Looking back over the development of the Security Studies field, there can be no doubt that the realist tradition has exercised enormous influence. Even the harshest of critics can acknowledge that with their focus on power, fear, and anarchy, realist theories have provided centrally important explanations for conflict and war (Williams, 2013). One interpretation of realism that is unbroken amongst most commentators of the theory is that realists are individuals that believe the State is the principle actor in international politics and that they are very concerned with the balance of power (Marsalis, 2013). They argue that all the State’s actions and choices are a reflection of the collective will of the people, which is also an argument put
Offensive neo-realism: Mearsheimer is the leading proponent of the theory of offensive neorealism. It is a structural theory which, unlike the classical realism theory related to the IR scholar Hans Morgenthau, it places the principal emphasis on the struggled competition for security among the great powers within the anarchy of the international system, and not principally on the human nature of statesmen and diplomats. Realism however, focuses on the need for power and states that human nature is rational, power hungry with the main focus on state sovereignty. It focuses on the need for security as a state and how the states compete for it. Mearsheimer’s theory of offensive neorealism is mainly built on the five core assumptions.
In a world where absolute rulers rarely exist, it is hard to imagine how Thomas Hobbes would react to our current state of affairs. However, his theories helped shape the landscape of modern political thought. In Leviathan, Hobbes defines the power of a sovereign as being absolute to ensure everyone’s security (136). He describes the state of nature as synonymous to a state of war with “every man, against every man” (82), and the law of nature as “a precept … by which a man is forbidden to do that, which is destructive of his life, or taketh away the means of preserving the same” (84). Individuals form a Commonwealth to escape the state of nature so that “one person, of whose acts a great multitude, by mutual covenants with another, have made themselves every one the author, to the end he may use the strength and means of them all, as he shall think expedient, for their peace and common defense” (112).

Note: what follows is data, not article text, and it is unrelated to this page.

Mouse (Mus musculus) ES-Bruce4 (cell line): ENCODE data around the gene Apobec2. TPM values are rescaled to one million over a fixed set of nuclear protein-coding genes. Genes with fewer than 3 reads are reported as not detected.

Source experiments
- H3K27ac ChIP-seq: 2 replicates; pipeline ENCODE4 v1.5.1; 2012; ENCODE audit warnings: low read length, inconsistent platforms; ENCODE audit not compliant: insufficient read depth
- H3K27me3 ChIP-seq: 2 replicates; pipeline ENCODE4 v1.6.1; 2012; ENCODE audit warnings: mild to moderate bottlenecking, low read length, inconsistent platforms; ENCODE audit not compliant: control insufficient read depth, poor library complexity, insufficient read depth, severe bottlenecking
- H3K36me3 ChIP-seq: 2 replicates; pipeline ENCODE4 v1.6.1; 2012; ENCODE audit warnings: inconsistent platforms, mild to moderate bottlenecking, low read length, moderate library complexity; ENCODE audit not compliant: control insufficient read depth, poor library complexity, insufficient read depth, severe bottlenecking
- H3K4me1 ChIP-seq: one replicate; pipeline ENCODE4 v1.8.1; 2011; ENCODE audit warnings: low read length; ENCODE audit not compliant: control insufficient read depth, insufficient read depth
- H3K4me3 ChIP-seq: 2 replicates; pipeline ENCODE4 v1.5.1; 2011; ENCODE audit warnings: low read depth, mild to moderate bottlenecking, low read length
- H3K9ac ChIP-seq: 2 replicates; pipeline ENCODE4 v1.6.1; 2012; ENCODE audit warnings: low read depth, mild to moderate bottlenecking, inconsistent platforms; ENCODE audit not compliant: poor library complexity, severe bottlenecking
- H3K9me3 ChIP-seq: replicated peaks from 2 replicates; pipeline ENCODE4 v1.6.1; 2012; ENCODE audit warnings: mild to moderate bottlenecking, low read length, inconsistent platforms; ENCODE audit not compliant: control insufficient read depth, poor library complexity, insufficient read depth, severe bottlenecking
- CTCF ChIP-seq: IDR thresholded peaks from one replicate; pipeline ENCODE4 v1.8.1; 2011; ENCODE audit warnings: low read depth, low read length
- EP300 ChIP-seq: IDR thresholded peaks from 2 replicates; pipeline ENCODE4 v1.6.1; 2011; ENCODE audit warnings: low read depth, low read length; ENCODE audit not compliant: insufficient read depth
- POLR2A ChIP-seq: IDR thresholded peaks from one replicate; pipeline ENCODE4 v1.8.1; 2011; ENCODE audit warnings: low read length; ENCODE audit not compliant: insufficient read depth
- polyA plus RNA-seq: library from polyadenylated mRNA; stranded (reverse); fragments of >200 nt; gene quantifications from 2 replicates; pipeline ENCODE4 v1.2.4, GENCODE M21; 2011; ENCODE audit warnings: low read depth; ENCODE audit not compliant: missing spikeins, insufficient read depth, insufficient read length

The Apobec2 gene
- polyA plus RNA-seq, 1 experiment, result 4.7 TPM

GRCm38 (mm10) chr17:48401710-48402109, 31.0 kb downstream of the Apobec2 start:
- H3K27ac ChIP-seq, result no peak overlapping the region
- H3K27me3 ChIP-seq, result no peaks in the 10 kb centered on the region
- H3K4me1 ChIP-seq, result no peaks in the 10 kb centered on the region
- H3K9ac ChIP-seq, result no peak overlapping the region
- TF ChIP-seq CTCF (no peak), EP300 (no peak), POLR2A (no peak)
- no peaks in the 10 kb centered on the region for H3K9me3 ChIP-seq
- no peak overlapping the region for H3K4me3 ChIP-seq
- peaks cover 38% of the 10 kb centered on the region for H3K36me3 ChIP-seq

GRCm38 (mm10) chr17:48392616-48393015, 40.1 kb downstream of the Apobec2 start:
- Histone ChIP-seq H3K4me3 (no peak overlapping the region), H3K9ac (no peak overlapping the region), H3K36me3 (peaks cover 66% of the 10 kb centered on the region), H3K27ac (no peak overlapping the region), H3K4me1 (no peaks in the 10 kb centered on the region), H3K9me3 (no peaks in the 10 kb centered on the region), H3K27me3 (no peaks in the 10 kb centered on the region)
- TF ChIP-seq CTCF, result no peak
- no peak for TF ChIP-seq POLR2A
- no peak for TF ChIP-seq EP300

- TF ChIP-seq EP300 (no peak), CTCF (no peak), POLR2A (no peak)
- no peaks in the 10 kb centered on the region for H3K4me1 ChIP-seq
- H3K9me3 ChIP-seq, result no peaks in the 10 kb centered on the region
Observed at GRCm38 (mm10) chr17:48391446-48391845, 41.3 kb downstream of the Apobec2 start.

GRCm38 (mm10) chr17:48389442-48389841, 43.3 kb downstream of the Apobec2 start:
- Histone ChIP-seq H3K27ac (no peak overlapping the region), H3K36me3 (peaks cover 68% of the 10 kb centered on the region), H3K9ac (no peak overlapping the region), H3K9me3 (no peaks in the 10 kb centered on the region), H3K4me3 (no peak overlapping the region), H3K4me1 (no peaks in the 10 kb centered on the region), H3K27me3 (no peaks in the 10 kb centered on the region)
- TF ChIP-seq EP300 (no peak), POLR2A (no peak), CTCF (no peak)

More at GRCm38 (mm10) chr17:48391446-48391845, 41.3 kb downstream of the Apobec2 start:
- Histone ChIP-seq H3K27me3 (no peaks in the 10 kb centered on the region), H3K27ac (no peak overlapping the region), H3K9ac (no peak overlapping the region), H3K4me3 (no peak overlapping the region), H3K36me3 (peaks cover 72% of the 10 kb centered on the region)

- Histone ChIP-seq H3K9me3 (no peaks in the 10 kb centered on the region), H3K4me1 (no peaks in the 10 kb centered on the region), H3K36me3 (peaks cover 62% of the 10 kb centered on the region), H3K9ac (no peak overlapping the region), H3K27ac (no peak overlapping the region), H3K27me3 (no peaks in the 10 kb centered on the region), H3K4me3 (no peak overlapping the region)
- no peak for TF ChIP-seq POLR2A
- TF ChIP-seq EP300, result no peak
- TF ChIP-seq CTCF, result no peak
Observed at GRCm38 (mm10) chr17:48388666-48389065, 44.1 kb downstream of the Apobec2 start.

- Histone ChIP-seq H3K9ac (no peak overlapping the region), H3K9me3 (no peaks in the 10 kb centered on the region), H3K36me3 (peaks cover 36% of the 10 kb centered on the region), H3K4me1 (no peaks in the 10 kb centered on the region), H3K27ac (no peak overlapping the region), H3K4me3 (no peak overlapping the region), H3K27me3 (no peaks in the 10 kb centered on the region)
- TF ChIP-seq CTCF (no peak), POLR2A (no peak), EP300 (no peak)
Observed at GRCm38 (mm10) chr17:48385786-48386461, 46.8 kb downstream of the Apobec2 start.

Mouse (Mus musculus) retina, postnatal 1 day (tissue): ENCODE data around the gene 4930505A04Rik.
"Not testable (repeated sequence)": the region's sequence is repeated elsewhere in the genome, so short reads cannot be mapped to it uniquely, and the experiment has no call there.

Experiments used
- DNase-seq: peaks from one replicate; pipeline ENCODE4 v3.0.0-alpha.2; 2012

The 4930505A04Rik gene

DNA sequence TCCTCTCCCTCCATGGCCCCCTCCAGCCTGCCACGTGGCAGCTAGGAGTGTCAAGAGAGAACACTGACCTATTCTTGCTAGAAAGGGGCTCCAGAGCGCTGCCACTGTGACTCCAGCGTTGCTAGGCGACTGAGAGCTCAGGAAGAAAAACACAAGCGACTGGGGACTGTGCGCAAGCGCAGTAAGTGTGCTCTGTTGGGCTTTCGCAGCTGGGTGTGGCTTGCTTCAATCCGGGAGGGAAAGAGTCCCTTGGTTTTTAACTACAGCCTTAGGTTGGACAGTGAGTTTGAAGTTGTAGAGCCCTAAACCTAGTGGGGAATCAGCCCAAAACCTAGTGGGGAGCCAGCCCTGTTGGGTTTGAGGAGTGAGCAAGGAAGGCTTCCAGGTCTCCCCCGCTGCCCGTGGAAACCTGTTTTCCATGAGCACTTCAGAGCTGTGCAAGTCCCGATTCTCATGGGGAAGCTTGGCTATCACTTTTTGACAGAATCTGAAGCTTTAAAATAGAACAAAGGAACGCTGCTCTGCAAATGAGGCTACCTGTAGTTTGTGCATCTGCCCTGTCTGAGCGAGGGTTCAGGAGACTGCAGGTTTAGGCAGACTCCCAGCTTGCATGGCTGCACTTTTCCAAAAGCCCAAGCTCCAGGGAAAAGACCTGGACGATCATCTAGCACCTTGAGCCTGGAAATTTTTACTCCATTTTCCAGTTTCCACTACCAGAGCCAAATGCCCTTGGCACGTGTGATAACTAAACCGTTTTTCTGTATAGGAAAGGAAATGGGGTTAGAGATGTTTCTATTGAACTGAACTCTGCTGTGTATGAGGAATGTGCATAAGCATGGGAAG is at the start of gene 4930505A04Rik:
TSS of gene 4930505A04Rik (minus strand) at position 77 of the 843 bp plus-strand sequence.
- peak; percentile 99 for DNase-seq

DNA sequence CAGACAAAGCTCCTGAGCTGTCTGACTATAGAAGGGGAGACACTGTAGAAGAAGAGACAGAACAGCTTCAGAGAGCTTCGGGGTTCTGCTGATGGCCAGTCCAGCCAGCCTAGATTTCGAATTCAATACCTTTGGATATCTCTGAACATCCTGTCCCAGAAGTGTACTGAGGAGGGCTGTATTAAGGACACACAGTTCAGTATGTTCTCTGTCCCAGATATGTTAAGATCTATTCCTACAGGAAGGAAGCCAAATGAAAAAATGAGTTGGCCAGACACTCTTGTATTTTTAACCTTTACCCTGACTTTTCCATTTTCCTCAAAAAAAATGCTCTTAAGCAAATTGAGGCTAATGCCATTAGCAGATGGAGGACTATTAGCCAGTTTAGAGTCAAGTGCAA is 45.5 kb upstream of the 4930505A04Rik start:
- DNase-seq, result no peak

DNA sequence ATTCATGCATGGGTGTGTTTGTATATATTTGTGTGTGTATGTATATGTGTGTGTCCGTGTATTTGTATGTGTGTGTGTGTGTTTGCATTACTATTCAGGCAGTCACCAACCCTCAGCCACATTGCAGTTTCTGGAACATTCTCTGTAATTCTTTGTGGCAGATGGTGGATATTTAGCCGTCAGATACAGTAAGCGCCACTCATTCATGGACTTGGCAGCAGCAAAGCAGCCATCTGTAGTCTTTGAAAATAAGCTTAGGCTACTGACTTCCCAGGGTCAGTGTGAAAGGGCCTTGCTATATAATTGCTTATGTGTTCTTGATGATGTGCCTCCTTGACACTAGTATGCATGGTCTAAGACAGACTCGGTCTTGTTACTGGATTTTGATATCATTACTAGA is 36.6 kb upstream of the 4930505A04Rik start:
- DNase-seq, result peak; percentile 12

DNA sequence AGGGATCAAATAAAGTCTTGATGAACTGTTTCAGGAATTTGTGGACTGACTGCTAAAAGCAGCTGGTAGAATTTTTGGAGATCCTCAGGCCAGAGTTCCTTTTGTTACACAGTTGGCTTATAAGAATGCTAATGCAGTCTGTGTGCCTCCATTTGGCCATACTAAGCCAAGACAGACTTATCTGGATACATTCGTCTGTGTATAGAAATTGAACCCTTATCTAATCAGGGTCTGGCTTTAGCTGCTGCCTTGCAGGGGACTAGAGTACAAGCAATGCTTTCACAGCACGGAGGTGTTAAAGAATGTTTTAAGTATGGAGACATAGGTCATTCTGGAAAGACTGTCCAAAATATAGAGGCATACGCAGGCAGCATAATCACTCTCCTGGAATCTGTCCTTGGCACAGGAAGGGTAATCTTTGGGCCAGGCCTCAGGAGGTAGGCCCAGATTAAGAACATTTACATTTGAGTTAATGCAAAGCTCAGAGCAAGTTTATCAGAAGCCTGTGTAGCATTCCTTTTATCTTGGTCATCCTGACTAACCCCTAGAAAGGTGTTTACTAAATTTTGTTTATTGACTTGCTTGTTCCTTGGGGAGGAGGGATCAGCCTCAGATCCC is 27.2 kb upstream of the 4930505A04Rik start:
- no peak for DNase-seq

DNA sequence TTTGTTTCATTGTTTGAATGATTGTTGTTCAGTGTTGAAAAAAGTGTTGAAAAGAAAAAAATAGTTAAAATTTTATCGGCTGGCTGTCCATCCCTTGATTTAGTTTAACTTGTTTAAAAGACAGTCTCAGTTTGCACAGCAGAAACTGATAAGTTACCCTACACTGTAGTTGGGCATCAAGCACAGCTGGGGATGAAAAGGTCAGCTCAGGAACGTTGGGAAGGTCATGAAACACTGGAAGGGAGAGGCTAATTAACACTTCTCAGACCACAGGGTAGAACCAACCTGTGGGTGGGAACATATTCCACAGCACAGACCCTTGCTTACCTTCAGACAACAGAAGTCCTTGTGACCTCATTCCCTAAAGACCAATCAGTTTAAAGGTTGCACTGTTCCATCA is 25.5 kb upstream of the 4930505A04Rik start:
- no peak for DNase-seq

Another difference between the two theories is that neoliberalists state that the emergence of international institutions, whether they be formal or informal, has made it easier to accomplish cooperation between states. Neoliberalists view the anarchy as a system that is slowly being taken over by human processes as well as emerging institutions, that now have more ability to ensure states ' survival and reduce uncertainty among states. Structural realists, on the other hand, believe that within an anarchic system, there is an inability to control, which contributes to uncertainty, mistrust, and the desire for power. Neoliberalists name interdependence as one of the reasons why realism can be considered an inaccurate description of today 's global politics. Interdependence is about the mutual reliance two or more states start.